At the IP level would be someone working in the banking industry but not directly involved in Six Sigma. Someone who only has a casual interest in the process and is not expected to have full knowledge of all process steps.
At the “M” level would be an employee of a bank who is one degree removed from the actual processes taking place, but still has some knowledge of it. They are not directly involved in the approval process but could be based upon their specific function at the bank.
At the “R” level would be someone who works for a bank and has very specific and extensive knowledge about a process or procedure involved with Six Sigma approval.
The one who approves would be a banking manager or someone with the authority to approve initiatives or courses of action.
3 best practices when thinking about ARMI
This concept is a great way of thinking when addressing Lean Six Sigma issues. There are three best practices for this tool.
1. Use customer centricity
Think about the customer and their feelings. Lean Six Sigma professionals should always make the customer their most important focus by requiring that the voice of the customer be heard.
2. Address key non-value added activities as part of the problem-solving process
This means narrowing the scope by asking Who, What, Where, When, and Why to understand the issue at hand. This will increase your understanding of the total requirements and allow you to make more informed allocation decisions.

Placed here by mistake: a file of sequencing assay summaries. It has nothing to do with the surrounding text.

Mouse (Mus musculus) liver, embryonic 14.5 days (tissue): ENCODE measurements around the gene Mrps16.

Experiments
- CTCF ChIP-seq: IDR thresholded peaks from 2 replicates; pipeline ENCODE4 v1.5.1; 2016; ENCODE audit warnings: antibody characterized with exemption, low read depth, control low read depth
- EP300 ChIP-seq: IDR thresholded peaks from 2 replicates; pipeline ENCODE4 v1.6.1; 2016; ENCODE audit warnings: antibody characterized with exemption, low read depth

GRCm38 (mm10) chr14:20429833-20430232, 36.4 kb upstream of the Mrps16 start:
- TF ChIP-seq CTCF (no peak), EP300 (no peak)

3. Gain buy-in from all parties involved in implementing solutions
This means engaging and including them in the process. It is equally important to make those people accountable for ensuring that the project solution gets implemented and remains in place. This allows the solution’s success to be sustained over time.
Frequently Asked Questions (FAQs) about ARMI
Q: Is “IP” the same as “stakeholder”?
A: No, interested parties are people like operational and functional management, customers, sponsors, and vendors. Stakeholders are much broader, including all those impacted by decisions that may or may not be directly made by the concept’s roles.
Q: Do we really need this tool in an organization?
A: Yes. Although not required by the IASSC exam body to pass the test, it is a key component of Lean Six Sigma for a number of reasons — to change organizational performance and enhance value for customers, to drive stakeholders and management to achieve maximum value from their improvement system investments, and more.
Q: What is the difference between “R” and “M”?
A: “R” is meant as any person/role that can provide information, perspectives, and data on a project. The “M” has more accountability in terms of real-world deliverables, such as time spent understanding problems, providing data, and documenting results while also proving eﬀectiveness through end-to-end responsibility of their projects with direct accountability for realization of benefits.
This model is a great way to help you identify individuals who need to be included in a team charter and even in a project team. The first step of any improvement project is coming up with the right group of people, but there are other steps to consider as well. At this point, you should be ready to plan your DMAIC project approach. Think about all the phases of DMAIC and the types of deliverables that need to be created for each phase. These steps will help ensure a high-quality project charter.